Singing Monk Sacked Amid Increase in Serious Crimes

The chief monk of Kompong Speu province last month became the latest senior clergy member to be faced with a sex abuse case in his jurisdiction, with one of his monks jailed for attempting to rape a 9-year-old girl.

Coming little more than a year after an ex-monk shot dead his former pagoda chief just a few kilometers away from the pagoda now at the center of the sex abuse allegations, it was a sign that a severe moral sickness was going untreated among the clergymen provincial chief monk Dou Vandoeun had been tasked with managing.

The monk chief took no responsibility for the case, dismissing the attempted rape as an aberration, a crime committed by a “bad” monk, and he was neither disciplined nor told by his superiors to bring his monks in line.

Yet the same kid-glove treatment was not afforded to Dou Vandoeun on Thursday, with religious authorities deciding to strip him of his position for singing on stage at a post-Khmer New Year concert at his pagoda on Sunday night.

“The senior monks have decided to remove him from his position as a warning to other monks to stop …doing things like this mistake, and in order not to affect Buddhism’s reputation,” said Seng Somony, spokesman for the Ministry of Cults and Religion.

“Singing and dancing is not a serious enough mistake to defrock him, but he must take responsibility and be removed from his position,” he said. “He violated the discipline, and clergy must follow the discipline.”

Dou Vandoeun had been filmed singing six songs and performing the traditional Ramvong dance, having been coaxed into the impromptu show by laymen attending the party. It was a performance he defended when reached by telephone on Thursday.

“I sang the songs based on the requests from the people. At first, I pretended to sing down on the ground, but the people requested that I go to sing on the stage,” he said.

“I recognize this was a mistake, but it was minor. I did not sing songs at a karaoke parlor—it was just after Khmer New Year, and everybody was happy,” he said. “People are not angels.”

“I will not refuse, as it was the decision of the senior monks,” he added. “But I think my mistake was not one that should have led to me being removed from my position.”

Indeed, Dou Vandoeun’s offense pales in comparison to crimes committed by other monks over the past six months. In November, the chief of a Siem Reap province pagoda was arrested after admitting to raping 10 teenage boys in his care.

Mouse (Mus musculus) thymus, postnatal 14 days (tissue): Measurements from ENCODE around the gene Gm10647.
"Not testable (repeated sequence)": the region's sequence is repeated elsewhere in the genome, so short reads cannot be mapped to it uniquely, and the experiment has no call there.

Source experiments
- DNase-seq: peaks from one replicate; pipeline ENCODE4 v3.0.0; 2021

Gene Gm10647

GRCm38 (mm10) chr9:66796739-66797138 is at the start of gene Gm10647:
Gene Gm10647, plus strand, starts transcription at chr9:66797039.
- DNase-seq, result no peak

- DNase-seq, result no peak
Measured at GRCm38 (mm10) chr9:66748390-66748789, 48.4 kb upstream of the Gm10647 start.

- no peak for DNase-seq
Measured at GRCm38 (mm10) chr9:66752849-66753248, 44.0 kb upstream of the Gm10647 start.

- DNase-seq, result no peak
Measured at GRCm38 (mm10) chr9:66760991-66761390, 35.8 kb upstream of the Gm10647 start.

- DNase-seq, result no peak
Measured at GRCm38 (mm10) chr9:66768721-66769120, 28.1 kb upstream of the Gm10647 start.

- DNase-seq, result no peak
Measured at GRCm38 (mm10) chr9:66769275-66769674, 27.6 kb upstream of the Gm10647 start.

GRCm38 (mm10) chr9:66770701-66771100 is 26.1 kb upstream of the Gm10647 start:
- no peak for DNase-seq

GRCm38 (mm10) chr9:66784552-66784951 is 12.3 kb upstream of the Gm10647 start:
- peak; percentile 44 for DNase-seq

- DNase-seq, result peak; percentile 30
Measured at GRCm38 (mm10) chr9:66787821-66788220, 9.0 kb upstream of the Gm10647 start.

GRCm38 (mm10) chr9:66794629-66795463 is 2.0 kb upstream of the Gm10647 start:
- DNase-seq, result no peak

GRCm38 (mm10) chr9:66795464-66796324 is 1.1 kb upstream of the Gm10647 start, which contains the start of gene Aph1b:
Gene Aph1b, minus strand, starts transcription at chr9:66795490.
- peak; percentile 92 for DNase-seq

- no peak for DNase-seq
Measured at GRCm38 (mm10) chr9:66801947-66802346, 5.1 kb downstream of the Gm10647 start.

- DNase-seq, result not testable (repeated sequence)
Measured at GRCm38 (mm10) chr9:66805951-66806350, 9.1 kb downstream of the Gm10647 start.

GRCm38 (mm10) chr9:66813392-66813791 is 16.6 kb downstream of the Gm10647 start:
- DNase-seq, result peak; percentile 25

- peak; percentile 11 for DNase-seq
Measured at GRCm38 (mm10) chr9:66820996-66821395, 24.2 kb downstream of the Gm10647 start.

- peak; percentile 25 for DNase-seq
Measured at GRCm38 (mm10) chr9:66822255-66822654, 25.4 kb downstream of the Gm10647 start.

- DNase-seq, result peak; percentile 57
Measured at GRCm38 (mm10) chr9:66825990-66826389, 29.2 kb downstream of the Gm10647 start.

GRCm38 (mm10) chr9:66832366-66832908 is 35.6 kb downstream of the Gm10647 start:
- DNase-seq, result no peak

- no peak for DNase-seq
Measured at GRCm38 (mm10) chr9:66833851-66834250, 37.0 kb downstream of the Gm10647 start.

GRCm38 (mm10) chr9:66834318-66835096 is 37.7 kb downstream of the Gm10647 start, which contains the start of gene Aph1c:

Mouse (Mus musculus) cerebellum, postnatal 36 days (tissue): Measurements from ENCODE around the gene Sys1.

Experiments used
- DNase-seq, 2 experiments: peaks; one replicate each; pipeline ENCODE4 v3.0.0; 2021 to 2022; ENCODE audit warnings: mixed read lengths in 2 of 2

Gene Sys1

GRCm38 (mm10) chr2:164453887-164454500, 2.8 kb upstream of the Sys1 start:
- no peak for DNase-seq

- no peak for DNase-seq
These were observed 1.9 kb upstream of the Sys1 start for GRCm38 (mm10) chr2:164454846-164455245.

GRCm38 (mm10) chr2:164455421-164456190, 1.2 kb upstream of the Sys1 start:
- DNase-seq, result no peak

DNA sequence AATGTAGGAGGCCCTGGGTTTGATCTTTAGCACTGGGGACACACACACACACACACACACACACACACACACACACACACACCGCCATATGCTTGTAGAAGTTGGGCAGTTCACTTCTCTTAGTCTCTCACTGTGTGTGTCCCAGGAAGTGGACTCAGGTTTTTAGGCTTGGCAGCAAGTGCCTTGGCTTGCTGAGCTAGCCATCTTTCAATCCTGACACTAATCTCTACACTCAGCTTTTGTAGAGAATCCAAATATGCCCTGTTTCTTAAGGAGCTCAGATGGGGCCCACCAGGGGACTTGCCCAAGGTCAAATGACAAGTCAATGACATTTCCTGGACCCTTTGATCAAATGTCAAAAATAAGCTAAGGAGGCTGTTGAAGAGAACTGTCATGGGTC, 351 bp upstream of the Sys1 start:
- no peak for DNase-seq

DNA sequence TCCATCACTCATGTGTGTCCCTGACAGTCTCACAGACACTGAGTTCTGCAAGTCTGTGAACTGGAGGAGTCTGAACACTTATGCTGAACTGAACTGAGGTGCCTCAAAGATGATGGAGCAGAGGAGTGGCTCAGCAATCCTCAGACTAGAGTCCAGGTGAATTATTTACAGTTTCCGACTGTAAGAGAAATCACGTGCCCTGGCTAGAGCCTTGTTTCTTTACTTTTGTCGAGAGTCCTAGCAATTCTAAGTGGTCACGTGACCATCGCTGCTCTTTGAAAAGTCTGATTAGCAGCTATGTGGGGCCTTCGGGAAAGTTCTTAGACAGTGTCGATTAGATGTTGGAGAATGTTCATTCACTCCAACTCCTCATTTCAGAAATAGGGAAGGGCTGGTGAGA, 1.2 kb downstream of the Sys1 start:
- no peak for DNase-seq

The 46-year-old monk and former career soldier had lived at three other pagodas in the provinces of Kampot, Battambang and Siem Reap in the space of just a few years before being named head of Siem Reap’s Wat Ratanak Moni.

No senior clergy were held responsible for allowing the monk to be in a position to commit such heinous crimes, just as none were when a 68-year-old monk was arrested in Battambang two months later for raping two 9-year-old girls.

“If these things happen, we have to determine whether the district or provincial monk chiefs allowed those crimes to occur,” Khim Sorn, chief of the secretariat for the country’s dominant Mohanikaya Buddhist sect, said on Thursday.

“We will be checking more and more and making judgments on those kinds of issues,” he said.

Opposition lawmaker Keo Phirum, who briefly lived as a monk last year, said he was pleased to hear that Dou Vandoeun had been removed for singing, but added that he hoped authorities would be more proactive in holding senior monks responsible for the crimes plaguing pagodas.

“The Ministry of Religion needs to really look hard into the serious violations of the law by monks because it’s happening more and more. They have a lot of authority, and they need to convene the head monks and tell them to take action,” Mr. Phirum said.

“There are many monks who are not disciplined now, and this is creating a lawless environment among the monks,” he added. “They need to be made to uphold the discipline of Buddhism.”

Officials at the Ministry of Cults and Religion and senior monks like Khim Sorn routinely dismiss reports of rape, murder or drug crimes committed by monks as anomalies that do not reflect the behavior of the wider clergy—despite their growing frequency.

Chak Sopheap, executive director of the Cambodian Center for Human Rights, said senior monks should be trying harder to stamp out growing crime in their ranks, even if authorities were correct to deal with individual crimes in the legal sphere.

“Aside from the individual issues, if we talk about the Buddhist religion itself, there is a lot of room to improve in terms of improving the moral standards being practiced in the pagodas,” Ms. Sopheap said.

“There is a leadership structure within the Buddhist monks themselves, and there needs to be a strengthening of discipline there, and so far, I have not seen any efforts, even as things have become chaotic,” she added.

However, Ms. Sopheap said she did not believe any real punishment would ever befall senior clergy who are close to the ruling CPP, which today applies to most members of the Buddhist establishment.

Among others, Cambodia’s top monk, Tep Vong, served in the 1980s as National Assembly vice president for the communist regime that transformed into the CPP to contest the 1993 U.N.-led elections.

Mr. Phirum, the opposition lawmaker, said he believed it was unlikely that senior clergy would ever be sacked for letting rape and violent crime run rampant.

“This is Cambodia. If you’re related to the powerful people, you’re not losing any job, even if you make a lot of mistakes. Should people lose their jobs? Yes, but you have to persuade the authorities to do it.”

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